When I saw Homer perform with Andrea Flores in October 2002 at an AXIS Dance Company performance, I had tears streaming down my face, and I urgently asked myself how I could help to bring this utterly inspiring effort to the world. Being a filmmaker I asked Homer if he would be interested in a film about himself and this particular pas de deux which, for me, spoke about the essence of the human experience. I knew nobody would be able to imagine a dancer on one leg like Homer without seeing it. He said yes, and took me on a journey too.
With my film Phoenix Dance, I wanted to stay simple, unsentimental, close to my initial enthusiasm and inspiration allowing the audience to come along with their own feelings.
Homer’s example inspires us to live our own “despite.” His one-legged-ness and vulnerability take away our breath. He becomes a new being, dancing beautifully, and nothing is missing. Life has shaped and molded him. As Alonzo says, in order to overcome hardship we have to come forth with who we really are. Reach beyond our perceived and real limitations of body and heart. Homer is doing just that. Healing is a journey for all of us, and—as with Homer—it moves us toward wholeness.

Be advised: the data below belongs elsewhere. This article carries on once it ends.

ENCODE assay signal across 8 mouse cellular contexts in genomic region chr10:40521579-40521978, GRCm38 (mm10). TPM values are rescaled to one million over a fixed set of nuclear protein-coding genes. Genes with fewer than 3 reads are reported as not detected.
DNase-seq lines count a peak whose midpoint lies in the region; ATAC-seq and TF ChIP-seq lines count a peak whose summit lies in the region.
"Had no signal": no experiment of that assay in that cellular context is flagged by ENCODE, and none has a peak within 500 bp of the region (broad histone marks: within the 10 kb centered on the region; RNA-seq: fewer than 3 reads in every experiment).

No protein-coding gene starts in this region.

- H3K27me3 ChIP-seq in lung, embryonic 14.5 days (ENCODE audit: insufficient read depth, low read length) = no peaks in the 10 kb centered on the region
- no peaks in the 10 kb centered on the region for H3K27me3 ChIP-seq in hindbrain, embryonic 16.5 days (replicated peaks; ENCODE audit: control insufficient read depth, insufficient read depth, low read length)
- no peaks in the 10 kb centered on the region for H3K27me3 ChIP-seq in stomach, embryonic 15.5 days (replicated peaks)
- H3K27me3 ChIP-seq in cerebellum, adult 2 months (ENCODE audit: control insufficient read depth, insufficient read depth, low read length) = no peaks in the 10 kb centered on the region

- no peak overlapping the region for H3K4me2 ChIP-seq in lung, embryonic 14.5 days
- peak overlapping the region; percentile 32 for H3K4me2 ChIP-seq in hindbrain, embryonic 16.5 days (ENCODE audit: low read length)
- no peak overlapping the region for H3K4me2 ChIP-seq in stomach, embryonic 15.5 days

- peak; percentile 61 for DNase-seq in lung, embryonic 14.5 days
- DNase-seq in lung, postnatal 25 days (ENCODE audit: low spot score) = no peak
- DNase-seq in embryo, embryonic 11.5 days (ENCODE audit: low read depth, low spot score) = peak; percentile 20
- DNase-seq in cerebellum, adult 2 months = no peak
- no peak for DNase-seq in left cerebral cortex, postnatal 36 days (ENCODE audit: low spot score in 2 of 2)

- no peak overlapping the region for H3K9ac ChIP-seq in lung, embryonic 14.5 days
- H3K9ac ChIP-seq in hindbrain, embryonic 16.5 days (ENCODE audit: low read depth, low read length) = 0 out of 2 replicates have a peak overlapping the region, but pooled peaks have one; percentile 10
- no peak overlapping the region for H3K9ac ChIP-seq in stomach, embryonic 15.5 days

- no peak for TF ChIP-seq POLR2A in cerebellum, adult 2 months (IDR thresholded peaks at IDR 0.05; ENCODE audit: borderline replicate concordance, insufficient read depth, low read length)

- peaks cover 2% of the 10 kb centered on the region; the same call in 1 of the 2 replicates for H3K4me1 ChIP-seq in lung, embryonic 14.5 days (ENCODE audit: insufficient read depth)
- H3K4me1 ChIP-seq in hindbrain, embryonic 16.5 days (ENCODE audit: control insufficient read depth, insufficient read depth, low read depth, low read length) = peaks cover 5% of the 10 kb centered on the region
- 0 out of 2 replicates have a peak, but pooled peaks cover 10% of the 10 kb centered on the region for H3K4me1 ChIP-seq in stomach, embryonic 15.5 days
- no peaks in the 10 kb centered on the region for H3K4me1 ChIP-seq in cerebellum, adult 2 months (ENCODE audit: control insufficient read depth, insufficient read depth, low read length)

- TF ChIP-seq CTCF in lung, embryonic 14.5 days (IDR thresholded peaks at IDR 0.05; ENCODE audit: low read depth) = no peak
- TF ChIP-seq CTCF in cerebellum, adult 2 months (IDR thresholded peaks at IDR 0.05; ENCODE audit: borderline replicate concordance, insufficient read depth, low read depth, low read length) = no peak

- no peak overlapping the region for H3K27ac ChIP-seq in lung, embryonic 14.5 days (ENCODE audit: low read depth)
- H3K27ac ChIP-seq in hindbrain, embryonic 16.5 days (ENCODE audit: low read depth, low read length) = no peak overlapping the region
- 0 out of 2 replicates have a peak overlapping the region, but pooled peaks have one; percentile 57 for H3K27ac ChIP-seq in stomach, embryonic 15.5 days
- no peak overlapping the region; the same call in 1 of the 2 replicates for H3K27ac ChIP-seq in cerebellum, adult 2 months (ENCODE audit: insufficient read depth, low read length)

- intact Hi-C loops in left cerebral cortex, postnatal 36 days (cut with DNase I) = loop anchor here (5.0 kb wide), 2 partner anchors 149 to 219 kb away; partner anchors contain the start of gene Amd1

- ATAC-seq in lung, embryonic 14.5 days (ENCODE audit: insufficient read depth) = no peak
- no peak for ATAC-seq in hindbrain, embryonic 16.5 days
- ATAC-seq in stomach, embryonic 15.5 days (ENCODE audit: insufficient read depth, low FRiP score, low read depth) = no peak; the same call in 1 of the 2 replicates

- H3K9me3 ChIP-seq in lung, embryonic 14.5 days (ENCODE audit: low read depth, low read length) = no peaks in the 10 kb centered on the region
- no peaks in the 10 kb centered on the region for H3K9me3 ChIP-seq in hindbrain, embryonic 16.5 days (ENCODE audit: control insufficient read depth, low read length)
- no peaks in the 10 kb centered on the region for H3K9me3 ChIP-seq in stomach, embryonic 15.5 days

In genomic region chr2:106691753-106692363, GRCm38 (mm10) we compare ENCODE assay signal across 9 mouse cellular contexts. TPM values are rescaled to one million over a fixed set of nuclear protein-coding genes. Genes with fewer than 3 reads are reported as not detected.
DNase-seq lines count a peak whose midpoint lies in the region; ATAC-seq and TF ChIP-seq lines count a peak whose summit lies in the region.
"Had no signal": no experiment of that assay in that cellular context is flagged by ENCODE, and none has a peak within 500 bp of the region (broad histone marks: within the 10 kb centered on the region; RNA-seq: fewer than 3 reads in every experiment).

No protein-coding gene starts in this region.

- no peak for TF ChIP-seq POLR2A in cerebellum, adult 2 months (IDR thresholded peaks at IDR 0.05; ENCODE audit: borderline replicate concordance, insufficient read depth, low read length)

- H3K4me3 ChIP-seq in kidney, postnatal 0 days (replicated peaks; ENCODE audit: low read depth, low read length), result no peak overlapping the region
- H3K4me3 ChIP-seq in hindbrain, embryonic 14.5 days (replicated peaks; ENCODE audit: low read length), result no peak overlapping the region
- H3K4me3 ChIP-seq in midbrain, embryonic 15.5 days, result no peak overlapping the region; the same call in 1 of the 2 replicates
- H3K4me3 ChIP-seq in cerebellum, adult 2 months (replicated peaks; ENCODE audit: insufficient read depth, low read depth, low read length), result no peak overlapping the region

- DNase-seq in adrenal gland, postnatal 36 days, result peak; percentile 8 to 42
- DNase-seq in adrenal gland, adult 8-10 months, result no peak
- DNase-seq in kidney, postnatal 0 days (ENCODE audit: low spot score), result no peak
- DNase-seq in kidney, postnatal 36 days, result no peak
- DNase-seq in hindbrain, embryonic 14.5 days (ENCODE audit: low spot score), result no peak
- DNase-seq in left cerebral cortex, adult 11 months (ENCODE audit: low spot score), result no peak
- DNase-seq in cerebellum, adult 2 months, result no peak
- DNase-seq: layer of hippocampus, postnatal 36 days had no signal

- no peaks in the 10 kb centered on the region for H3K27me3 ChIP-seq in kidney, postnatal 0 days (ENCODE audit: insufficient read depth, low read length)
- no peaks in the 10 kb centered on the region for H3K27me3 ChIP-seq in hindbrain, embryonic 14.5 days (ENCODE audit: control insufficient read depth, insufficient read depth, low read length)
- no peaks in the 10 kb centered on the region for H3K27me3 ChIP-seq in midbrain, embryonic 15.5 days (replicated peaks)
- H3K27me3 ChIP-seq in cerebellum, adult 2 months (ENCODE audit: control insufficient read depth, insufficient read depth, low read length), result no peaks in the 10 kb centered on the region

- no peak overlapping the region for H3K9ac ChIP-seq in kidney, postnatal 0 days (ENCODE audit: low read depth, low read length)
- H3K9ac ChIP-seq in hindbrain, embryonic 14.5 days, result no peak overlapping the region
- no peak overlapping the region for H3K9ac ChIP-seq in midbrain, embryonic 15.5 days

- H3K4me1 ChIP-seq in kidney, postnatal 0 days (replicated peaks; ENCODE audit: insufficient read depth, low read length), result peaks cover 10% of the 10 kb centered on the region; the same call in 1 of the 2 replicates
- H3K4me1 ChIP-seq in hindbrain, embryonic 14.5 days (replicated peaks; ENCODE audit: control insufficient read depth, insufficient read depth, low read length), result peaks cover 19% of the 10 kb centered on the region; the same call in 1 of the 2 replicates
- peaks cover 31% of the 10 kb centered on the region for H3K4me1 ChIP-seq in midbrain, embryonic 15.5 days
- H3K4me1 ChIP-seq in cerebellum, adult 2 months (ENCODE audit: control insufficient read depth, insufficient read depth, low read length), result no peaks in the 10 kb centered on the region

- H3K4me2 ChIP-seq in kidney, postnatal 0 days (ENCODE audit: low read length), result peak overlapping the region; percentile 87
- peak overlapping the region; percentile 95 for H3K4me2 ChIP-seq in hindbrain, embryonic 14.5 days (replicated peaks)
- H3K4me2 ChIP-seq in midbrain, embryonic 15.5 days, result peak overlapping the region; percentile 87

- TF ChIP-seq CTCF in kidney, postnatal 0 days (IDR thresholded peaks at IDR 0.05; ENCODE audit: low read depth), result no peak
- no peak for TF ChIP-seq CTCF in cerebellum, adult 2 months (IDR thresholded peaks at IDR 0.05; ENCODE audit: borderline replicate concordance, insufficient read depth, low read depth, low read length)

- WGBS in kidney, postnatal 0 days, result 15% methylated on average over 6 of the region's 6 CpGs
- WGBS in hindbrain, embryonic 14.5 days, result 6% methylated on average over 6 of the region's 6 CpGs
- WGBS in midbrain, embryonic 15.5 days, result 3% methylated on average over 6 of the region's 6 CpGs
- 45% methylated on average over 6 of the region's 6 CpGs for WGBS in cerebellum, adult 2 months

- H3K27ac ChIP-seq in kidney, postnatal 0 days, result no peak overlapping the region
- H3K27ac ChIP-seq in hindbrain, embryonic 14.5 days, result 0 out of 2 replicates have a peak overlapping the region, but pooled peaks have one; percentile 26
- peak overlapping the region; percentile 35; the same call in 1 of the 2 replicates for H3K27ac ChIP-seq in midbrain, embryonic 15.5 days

My work has always aspired toward the themes of transformation and healing; not shying away from looking into the dark corners, finding the light. I bring to Phoenix Dance more than my background as a documentary filmmaker. I am drawn to it by my previous experience as a professional dancer, choreographer, performer and director in theater, and my lifelong work in movement, creative expression and healing, including 25 years as a teacher of T'ai Chi, breath and sound. No matter which medium I am working in, I strive to translate my inner poetic language into images that are emotionally charged and speak to the audience on a visceral level, taking them on a journey.